The Tasting Team
All current or former members of an official olive oil taste panel and international and/or domestic olive oil competition judges, our tasting team brings a variety of skills and experience in olive oil and the culinary world. The olive oil tasting team for this evaluation included: Nancy Lilly,Deborah Rogers, Glenn Weddell, Alexandra Kicenik Devarenne and Sandy Sonnenfelt.
What did we find?
The lower-priced segment of the Whole Foods olive oil assortment is dominated by private label. Only one branded product fell into this price range. There are two private label lines, the ubiquitous 365, and the Whole Foods Market (WFM) line. The WFM brand is generally more expensive—all are priced at 38¢/oz—while the 365 brand ranges from 22¢ to 51¢/oz. That 51¢/oz outlier actually fell into the next price category so it isn’t covered in this tasting; you'll find it in Part 2.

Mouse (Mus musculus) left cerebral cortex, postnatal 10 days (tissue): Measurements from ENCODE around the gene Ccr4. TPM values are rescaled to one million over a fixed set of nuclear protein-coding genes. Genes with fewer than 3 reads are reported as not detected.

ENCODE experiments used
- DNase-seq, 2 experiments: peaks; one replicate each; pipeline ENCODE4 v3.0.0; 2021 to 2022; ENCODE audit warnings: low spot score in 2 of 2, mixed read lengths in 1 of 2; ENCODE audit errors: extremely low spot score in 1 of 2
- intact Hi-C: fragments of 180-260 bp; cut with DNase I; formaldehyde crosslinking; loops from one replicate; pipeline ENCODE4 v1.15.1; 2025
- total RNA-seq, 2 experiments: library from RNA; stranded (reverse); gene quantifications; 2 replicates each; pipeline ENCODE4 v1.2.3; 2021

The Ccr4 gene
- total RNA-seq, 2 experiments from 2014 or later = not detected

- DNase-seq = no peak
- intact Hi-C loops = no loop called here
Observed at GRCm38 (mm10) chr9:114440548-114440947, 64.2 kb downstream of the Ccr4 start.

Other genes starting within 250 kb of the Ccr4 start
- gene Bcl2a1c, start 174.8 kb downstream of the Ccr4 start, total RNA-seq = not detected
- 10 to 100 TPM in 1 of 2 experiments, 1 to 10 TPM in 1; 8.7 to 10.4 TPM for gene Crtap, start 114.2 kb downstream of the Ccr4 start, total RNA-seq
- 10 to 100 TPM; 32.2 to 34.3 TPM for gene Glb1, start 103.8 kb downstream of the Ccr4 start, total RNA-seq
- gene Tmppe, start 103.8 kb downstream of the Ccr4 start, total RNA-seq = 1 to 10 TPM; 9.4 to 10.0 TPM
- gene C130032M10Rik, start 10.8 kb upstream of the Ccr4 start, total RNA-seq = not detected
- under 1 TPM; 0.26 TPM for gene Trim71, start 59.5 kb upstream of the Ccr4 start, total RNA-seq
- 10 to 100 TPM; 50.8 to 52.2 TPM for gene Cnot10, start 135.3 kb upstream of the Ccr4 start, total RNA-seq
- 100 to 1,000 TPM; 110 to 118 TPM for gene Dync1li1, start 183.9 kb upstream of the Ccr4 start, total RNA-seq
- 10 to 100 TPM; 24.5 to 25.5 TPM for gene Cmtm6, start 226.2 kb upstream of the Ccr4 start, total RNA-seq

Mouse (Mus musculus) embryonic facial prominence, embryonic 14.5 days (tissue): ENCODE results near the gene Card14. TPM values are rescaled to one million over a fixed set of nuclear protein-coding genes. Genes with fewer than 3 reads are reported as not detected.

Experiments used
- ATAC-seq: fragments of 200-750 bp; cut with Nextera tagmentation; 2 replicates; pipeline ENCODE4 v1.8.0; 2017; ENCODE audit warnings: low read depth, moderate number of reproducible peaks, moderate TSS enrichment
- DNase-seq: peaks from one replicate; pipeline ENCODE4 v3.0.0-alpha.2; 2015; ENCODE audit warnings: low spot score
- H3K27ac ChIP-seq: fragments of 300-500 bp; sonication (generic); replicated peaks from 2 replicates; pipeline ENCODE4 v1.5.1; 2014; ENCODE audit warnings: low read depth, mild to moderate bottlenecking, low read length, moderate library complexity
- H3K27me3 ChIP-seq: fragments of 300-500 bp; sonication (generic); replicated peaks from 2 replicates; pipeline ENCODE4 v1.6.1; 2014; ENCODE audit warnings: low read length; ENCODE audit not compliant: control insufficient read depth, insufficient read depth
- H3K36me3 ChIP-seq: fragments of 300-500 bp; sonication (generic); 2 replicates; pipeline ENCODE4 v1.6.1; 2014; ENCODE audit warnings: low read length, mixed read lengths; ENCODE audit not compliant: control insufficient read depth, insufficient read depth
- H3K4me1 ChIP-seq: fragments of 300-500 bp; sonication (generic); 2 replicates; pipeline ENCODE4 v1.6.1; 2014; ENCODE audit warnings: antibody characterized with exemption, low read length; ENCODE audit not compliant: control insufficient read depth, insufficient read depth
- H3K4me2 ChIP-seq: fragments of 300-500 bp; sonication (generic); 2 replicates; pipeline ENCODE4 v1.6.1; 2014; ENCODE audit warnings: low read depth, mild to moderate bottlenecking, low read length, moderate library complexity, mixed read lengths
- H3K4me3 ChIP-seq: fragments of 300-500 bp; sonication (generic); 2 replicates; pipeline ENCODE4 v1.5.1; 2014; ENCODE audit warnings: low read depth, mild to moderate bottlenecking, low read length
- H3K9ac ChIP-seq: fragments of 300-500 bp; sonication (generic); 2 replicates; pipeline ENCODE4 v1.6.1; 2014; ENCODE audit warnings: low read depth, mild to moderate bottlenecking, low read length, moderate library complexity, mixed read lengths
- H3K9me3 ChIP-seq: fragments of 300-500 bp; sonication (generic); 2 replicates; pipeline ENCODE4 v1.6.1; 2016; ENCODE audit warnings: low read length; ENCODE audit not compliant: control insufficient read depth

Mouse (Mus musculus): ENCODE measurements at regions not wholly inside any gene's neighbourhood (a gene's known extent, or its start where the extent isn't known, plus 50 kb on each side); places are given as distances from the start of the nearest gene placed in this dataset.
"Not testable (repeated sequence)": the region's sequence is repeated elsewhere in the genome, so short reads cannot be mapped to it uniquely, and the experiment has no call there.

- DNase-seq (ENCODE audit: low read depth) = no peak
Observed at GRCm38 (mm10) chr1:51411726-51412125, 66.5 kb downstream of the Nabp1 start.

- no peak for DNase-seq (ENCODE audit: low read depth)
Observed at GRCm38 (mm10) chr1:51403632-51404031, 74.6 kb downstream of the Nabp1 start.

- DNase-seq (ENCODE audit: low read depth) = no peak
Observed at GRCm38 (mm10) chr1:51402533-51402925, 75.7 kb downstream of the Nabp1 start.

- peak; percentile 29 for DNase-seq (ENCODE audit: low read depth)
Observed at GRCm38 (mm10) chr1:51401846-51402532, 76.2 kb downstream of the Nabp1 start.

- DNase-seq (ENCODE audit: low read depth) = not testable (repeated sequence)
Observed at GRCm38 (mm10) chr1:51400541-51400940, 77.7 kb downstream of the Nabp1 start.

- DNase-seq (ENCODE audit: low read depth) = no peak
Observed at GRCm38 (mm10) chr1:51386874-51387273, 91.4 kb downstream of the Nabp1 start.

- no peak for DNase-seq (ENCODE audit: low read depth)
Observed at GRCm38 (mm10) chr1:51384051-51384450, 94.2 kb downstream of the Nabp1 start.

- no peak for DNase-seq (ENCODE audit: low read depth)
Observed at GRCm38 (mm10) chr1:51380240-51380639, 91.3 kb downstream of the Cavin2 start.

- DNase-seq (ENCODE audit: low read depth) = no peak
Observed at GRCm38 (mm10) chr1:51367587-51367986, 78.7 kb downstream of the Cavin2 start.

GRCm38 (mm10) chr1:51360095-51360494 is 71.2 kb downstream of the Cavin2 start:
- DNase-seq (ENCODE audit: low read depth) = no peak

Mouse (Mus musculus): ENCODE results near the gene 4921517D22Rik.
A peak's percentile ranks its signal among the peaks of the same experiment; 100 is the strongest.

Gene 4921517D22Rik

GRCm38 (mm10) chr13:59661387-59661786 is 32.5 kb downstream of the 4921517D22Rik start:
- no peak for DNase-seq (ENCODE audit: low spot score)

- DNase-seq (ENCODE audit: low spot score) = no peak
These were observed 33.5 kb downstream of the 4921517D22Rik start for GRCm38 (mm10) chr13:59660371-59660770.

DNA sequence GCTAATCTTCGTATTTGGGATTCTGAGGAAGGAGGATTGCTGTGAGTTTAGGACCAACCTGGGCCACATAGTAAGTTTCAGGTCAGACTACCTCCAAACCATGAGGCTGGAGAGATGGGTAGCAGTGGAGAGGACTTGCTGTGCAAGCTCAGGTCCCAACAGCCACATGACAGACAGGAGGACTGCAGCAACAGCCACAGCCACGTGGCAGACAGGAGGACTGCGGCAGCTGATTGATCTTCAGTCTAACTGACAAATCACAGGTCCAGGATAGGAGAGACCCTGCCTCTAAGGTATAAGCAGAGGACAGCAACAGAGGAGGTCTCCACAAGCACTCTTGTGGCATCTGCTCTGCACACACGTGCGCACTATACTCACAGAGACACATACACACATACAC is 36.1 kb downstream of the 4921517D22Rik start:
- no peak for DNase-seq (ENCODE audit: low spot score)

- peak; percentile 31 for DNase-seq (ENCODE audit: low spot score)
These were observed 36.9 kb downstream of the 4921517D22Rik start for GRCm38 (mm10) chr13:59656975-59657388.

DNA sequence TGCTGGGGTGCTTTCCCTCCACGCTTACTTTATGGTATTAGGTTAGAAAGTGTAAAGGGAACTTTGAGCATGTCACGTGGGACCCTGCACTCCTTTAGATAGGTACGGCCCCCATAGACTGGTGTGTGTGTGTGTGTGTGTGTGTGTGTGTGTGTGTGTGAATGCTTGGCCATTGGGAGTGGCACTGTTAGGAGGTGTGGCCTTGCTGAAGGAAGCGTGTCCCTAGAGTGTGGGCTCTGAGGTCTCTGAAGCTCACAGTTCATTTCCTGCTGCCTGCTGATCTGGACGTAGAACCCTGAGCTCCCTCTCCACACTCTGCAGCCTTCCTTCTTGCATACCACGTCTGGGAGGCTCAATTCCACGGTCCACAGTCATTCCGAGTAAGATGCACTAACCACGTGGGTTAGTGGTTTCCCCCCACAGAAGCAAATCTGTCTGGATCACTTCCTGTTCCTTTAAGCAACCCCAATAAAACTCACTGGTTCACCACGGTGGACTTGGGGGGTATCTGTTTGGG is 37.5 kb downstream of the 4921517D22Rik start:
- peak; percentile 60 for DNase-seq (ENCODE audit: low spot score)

The WFM label provides more information about the olive oils than the 365 label. In all cases, they are from a single country of origin, and sometimes from a particular region. They also call out the variety of olive(s) used in several cases, something we like a lot. The 365 line also cites country of origin on the front label in most cases, with two products featuring a “Mediterranean Blend” designated on the back label as coming from Greece, Tunisia and Italy. Only the 365 100% California Unfiltered included a Harvest Date on the bottle. Since this information is missing on the other products, we cannot know for sure when the oil was actually produced. Commonly the Best Before date is 18 to 24 months from bottling which is usually within the year after production. The Mediterranean olive oil harvest takes place in fall and winter (usually from late September to January).